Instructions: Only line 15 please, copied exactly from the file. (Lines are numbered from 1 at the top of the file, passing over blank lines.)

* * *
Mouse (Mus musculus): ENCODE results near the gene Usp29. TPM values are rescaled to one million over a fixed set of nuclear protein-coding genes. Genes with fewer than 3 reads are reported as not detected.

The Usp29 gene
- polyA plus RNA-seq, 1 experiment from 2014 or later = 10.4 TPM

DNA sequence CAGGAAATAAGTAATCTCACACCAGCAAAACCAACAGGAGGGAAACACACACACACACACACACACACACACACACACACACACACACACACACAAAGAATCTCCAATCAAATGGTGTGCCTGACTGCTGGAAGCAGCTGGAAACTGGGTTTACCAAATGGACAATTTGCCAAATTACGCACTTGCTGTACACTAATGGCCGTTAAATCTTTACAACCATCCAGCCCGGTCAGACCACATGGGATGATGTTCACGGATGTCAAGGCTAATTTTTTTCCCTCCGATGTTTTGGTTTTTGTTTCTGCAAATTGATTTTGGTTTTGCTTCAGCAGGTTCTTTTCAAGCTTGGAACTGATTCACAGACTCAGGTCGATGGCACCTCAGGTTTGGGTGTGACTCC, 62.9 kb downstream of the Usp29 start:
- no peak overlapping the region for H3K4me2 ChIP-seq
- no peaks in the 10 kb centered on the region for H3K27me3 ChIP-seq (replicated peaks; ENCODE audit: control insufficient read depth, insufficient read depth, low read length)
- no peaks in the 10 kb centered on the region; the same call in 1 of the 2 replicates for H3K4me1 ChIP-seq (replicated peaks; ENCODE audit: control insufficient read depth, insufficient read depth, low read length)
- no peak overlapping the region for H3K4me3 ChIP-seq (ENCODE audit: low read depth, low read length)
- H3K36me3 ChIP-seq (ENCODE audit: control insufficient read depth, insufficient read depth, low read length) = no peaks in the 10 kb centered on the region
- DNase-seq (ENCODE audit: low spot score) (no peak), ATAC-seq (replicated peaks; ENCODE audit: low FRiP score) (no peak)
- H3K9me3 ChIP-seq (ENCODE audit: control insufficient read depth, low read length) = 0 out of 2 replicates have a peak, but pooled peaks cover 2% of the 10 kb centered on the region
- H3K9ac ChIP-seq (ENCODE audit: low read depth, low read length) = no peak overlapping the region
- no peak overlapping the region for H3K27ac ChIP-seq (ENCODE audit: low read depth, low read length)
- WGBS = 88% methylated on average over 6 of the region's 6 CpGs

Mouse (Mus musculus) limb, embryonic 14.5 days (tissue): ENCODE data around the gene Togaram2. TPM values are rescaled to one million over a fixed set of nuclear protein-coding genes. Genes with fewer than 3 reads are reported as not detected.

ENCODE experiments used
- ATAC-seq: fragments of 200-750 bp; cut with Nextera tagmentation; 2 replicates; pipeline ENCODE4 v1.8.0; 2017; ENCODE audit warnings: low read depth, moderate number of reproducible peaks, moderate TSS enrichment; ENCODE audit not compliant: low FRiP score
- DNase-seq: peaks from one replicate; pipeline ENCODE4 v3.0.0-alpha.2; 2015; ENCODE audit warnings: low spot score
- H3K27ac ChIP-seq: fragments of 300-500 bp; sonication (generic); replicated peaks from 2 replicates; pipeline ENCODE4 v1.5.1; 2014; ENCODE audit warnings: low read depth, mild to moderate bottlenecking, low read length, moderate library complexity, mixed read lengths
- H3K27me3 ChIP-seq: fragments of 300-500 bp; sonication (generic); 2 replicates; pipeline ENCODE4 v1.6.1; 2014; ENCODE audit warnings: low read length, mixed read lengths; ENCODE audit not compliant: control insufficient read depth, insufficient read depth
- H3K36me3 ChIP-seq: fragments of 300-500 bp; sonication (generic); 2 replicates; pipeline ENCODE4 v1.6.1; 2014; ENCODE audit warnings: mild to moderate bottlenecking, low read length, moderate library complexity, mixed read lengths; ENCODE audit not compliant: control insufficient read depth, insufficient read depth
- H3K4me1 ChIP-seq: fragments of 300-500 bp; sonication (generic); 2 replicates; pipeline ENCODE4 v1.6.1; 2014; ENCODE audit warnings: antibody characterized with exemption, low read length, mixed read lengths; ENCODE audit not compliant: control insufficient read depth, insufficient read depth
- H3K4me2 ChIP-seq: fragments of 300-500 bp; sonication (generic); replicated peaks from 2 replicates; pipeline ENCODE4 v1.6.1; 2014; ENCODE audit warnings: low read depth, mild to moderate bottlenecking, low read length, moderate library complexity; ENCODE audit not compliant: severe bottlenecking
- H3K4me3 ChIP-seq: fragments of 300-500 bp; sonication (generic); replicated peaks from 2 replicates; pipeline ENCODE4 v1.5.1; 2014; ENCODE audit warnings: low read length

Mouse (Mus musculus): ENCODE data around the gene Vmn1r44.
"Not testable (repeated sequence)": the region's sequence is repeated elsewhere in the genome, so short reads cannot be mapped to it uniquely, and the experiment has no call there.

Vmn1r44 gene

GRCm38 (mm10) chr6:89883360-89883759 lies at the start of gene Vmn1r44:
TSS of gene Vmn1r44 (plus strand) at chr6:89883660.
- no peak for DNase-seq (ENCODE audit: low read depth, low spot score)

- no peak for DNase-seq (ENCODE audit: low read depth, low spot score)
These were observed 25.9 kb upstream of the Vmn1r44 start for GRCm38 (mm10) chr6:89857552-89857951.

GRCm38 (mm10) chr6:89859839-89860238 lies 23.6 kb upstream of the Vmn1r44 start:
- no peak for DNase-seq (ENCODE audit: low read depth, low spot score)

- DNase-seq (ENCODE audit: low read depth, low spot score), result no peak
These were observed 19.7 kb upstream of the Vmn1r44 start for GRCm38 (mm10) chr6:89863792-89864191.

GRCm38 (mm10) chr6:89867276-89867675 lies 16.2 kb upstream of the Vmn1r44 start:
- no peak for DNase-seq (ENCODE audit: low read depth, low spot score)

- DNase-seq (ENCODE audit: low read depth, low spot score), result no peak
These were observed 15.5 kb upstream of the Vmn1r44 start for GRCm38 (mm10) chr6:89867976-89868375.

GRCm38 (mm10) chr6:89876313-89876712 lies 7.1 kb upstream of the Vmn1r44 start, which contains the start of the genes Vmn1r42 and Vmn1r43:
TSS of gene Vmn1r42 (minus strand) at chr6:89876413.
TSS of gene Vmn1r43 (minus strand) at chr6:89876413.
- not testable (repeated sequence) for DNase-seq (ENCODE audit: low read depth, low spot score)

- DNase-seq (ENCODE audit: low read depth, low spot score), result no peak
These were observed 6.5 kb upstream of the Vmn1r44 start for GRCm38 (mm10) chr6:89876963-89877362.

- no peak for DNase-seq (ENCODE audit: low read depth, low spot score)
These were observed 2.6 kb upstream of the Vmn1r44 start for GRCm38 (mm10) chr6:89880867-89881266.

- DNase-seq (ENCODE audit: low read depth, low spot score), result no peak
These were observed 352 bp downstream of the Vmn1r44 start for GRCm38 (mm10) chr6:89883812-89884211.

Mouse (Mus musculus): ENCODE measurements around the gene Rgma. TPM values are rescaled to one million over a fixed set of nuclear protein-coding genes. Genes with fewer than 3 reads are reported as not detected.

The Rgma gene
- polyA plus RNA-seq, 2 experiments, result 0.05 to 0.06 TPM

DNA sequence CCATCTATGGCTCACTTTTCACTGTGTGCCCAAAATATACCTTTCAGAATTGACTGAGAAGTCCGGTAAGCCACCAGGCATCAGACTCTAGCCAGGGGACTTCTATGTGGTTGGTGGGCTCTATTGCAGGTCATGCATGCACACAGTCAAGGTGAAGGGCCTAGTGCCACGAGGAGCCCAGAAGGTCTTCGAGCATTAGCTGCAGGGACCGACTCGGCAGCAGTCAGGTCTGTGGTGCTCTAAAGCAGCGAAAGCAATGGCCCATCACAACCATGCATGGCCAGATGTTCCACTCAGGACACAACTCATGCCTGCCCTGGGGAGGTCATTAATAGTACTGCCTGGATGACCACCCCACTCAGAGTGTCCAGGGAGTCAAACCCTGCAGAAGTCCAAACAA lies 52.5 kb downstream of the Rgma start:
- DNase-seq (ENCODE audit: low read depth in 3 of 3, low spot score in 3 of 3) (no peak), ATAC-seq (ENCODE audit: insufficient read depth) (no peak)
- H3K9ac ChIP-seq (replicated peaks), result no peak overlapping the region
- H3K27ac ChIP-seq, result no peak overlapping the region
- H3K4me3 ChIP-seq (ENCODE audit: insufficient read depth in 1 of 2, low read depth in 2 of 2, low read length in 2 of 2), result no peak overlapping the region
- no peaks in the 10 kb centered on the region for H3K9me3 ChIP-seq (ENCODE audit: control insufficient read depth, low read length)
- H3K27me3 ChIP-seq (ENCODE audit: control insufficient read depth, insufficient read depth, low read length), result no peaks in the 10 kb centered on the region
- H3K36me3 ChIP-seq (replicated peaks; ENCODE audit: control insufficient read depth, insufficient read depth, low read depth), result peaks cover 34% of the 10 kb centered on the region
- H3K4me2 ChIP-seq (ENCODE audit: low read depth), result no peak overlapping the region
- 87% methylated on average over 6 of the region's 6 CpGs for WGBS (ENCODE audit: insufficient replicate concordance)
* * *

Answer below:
Mouse (Mus musculus) limb, embryonic 14.5 days (tissue): ENCODE data around the gene Togaram2. TPM values are rescaled to one million over a fixed set of nuclear protein-coding genes. Genes with fewer than 3 reads are reported as not detected.